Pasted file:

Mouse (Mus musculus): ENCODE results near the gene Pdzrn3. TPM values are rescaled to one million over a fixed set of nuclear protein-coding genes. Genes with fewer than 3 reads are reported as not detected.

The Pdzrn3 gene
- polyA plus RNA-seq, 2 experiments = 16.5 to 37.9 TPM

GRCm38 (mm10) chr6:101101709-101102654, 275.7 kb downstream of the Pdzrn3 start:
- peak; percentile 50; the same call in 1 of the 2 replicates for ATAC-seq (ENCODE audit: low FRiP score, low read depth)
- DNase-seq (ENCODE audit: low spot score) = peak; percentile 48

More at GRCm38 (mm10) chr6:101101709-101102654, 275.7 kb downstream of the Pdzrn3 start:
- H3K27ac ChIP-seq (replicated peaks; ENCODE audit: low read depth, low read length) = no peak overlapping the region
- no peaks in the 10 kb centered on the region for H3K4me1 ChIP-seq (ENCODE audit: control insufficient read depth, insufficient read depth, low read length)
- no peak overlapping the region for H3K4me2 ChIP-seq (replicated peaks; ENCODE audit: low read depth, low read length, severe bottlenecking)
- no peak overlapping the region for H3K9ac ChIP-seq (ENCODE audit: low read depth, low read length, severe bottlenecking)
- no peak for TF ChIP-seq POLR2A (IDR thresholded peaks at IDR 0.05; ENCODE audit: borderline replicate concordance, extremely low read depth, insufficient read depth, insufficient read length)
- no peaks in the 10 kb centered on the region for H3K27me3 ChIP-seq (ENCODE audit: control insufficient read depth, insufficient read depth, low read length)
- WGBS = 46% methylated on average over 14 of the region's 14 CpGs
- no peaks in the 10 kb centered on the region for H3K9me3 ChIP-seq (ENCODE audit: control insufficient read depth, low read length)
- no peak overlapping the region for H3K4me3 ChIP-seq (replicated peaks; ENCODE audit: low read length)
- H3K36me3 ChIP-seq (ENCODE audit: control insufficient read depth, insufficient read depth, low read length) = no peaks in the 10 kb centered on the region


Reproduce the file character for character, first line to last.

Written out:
Mouse (Mus musculus): ENCODE results near the gene Pdzrn3. TPM values are rescaled to one million over a fixed set of nuclear protein-coding genes. Genes with fewer than 3 reads are reported as not detected.

The Pdzrn3 gene
- polyA plus RNA-seq, 2 experiments = 16.5 to 37.9 TPM

GRCm38 (mm10) chr6:101101709-101102654, 275.7 kb downstream of the Pdzrn3 start:
- peak; percentile 50; the same call in 1 of the 2 replicates for ATAC-seq (ENCODE audit: low FRiP score, low read depth)
- DNase-seq (ENCODE audit: low spot score) = peak; percentile 48

More at GRCm38 (mm10) chr6:101101709-101102654, 275.7 kb downstream of the Pdzrn3 start:
- H3K27ac ChIP-seq (replicated peaks; ENCODE audit: low read depth, low read length) = no peak overlapping the region
- no peaks in the 10 kb centered on the region for H3K4me1 ChIP-seq (ENCODE audit: control insufficient read depth, insufficient read depth, low read length)
- no peak overlapping the region for H3K4me2 ChIP-seq (replicated peaks; ENCODE audit: low read depth, low read length, severe bottlenecking)
- no peak overlapping the region for H3K9ac ChIP-seq (ENCODE audit: low read depth, low read length, severe bottlenecking)
- no peak for TF ChIP-seq POLR2A (IDR thresholded peaks at IDR 0.05; ENCODE audit: borderline replicate concordance, extremely low read depth, insufficient read depth, insufficient read length)
- no peaks in the 10 kb centered on the region for H3K27me3 ChIP-seq (ENCODE audit: control insufficient read depth, insufficient read depth, low read length)
- WGBS = 46% methylated on average over 14 of the region's 14 CpGs
- no peaks in the 10 kb centered on the region for H3K9me3 ChIP-seq (ENCODE audit: control insufficient read depth, low read length)
- no peak overlapping the region for H3K4me3 ChIP-seq (replicated peaks; ENCODE audit: low read length)
- H3K36me3 ChIP-seq (ENCODE audit: control insufficient read depth, insufficient read depth, low read length) = no peaks in the 10 kb centered on the region